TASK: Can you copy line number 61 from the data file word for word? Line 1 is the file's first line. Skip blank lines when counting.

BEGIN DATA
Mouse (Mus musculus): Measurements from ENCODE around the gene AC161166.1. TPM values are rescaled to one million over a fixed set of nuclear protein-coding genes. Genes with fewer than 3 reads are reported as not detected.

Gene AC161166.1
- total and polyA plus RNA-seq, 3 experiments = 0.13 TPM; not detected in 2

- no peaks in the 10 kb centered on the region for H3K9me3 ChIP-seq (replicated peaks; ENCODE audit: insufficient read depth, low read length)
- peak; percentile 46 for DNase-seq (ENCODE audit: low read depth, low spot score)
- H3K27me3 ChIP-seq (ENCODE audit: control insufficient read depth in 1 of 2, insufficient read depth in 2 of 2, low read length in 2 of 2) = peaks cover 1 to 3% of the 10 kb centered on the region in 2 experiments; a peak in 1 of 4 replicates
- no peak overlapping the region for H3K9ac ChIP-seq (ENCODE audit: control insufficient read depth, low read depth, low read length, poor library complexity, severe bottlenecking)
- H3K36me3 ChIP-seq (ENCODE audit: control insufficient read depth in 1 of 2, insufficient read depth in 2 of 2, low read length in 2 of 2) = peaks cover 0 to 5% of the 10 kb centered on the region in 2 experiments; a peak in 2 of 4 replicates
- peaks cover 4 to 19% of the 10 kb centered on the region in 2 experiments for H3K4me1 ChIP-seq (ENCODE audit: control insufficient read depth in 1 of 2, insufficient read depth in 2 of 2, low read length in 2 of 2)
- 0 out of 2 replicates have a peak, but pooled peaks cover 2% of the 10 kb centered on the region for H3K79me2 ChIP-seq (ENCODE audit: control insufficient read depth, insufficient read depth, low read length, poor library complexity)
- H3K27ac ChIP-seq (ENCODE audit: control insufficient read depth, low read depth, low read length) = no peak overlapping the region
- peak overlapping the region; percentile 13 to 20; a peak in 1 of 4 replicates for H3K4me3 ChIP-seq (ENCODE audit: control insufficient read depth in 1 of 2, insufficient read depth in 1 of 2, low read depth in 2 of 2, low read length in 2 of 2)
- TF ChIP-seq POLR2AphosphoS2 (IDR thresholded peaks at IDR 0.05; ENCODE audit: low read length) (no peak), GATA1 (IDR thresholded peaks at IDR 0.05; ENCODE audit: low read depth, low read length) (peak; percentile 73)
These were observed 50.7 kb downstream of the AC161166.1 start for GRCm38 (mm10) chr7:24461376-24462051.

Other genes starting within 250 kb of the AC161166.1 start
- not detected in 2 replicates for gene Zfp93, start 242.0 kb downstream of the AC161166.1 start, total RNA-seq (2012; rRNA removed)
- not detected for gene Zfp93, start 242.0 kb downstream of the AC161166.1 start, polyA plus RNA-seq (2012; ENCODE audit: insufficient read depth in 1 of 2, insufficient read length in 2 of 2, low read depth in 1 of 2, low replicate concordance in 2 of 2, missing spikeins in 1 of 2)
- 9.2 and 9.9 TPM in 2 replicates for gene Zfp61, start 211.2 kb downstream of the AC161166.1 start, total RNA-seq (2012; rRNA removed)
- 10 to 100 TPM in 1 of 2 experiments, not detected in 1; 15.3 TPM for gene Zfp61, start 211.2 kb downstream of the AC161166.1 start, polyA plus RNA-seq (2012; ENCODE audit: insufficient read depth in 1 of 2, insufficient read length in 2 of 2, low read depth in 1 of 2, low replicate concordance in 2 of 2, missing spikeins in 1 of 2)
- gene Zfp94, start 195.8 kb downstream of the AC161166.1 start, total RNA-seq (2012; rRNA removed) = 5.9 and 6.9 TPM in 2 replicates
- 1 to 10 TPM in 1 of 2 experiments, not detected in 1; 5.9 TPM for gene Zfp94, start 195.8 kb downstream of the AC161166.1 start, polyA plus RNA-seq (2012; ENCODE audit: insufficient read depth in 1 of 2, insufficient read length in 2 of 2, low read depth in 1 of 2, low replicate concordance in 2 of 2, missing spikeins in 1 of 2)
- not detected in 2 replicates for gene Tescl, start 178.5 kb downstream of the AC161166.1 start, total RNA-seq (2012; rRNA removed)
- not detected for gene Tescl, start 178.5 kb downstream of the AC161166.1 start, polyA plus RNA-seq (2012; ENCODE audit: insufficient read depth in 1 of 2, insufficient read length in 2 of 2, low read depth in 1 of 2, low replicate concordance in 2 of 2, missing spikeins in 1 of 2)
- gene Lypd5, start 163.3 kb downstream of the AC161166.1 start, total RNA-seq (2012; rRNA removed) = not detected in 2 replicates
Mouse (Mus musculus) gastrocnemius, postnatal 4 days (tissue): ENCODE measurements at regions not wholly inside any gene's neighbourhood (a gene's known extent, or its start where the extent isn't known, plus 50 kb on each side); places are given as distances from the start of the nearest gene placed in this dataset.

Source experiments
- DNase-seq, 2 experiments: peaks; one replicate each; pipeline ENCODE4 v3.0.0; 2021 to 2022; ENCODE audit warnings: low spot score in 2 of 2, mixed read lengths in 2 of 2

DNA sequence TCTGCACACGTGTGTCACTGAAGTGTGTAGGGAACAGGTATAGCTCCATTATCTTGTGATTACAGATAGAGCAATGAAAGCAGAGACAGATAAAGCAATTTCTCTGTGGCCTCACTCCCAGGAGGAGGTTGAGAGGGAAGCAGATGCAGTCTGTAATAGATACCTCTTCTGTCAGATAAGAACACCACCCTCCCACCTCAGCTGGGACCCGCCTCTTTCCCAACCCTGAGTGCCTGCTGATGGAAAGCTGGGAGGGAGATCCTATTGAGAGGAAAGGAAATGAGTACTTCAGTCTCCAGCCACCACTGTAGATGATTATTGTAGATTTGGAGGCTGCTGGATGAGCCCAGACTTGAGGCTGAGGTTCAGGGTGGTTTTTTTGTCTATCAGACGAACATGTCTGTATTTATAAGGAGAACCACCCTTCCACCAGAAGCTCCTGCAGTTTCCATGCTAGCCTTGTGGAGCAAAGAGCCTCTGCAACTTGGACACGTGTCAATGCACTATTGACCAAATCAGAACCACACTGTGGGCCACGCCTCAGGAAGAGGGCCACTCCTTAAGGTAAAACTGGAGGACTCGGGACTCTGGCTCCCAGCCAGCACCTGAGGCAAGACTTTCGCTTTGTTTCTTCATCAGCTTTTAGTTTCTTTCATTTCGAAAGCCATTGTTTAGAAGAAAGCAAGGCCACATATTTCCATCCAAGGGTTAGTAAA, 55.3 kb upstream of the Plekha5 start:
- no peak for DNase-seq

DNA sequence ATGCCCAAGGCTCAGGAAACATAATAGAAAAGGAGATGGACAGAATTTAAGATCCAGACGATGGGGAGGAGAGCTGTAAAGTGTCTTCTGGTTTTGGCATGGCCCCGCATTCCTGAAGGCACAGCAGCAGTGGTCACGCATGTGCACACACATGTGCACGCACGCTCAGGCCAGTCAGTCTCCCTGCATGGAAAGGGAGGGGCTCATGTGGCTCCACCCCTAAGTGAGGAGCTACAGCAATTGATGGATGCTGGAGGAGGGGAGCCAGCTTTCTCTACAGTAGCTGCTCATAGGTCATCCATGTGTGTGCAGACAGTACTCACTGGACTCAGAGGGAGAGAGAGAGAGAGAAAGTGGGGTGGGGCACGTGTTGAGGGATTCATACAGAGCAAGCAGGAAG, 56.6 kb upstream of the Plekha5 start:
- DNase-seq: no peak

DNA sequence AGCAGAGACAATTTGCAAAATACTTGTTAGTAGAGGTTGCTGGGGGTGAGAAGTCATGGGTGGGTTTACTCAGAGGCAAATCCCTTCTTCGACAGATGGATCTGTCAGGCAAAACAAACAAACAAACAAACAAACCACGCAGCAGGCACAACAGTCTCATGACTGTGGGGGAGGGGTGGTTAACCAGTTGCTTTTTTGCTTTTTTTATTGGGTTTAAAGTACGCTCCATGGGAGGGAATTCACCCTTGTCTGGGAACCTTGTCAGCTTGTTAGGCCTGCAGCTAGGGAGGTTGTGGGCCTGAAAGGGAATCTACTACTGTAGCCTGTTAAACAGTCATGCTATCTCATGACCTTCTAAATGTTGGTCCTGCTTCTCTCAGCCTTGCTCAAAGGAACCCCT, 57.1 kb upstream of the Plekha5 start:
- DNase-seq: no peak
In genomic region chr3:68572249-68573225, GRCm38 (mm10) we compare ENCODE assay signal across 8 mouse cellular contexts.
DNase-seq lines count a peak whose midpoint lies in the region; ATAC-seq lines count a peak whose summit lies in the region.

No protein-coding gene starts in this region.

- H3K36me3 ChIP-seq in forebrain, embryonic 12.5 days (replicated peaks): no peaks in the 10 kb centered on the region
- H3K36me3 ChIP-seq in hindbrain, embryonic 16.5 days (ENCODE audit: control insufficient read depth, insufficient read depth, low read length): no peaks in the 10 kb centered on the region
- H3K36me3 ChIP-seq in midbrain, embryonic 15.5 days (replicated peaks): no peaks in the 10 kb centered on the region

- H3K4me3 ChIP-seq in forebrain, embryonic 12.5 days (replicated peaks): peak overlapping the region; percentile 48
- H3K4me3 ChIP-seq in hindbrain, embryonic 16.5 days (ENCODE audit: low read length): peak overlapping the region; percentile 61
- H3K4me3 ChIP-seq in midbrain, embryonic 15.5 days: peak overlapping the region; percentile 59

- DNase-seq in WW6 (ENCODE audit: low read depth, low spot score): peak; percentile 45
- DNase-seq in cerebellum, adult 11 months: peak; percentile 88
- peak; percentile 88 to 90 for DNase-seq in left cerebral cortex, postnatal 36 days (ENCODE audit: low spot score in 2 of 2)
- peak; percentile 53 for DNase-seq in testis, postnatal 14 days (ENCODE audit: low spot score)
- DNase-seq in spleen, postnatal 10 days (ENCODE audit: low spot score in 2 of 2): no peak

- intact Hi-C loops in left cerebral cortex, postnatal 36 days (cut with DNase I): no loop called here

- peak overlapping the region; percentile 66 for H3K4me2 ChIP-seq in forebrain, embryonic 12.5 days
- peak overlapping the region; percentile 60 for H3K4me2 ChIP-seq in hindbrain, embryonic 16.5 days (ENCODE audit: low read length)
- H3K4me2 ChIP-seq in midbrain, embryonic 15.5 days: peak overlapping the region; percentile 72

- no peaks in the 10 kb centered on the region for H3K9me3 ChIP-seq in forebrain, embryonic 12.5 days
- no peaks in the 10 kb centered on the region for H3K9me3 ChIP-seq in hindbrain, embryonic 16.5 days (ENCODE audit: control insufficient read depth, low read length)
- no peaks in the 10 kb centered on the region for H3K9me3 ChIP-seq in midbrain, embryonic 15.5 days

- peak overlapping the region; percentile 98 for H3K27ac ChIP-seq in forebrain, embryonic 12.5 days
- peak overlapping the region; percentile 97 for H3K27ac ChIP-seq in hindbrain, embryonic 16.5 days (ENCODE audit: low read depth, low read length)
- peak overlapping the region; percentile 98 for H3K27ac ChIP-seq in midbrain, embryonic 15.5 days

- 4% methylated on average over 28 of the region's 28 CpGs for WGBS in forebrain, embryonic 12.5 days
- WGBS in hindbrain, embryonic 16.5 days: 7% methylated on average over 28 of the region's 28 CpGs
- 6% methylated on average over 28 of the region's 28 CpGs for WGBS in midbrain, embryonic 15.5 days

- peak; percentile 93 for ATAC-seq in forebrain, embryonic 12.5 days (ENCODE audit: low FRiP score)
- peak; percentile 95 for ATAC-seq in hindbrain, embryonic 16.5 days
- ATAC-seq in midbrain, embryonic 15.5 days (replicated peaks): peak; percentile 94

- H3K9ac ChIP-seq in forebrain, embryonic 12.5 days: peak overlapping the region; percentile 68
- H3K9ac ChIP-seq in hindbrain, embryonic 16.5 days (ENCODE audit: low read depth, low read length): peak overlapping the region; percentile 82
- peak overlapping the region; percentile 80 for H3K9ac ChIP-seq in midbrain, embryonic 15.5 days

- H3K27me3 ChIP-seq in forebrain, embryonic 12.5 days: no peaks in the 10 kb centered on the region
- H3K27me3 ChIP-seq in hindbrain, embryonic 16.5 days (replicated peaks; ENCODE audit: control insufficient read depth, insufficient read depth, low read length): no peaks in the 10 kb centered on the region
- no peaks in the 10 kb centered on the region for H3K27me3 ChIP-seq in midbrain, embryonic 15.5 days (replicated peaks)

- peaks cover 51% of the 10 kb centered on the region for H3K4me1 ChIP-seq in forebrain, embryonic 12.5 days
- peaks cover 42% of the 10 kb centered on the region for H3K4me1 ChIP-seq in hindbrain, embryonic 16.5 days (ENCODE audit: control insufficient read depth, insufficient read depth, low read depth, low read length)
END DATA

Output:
- peak; percentile 93 for ATAC-seq in forebrain, embryonic 12.5 days (ENCODE audit: low FRiP score)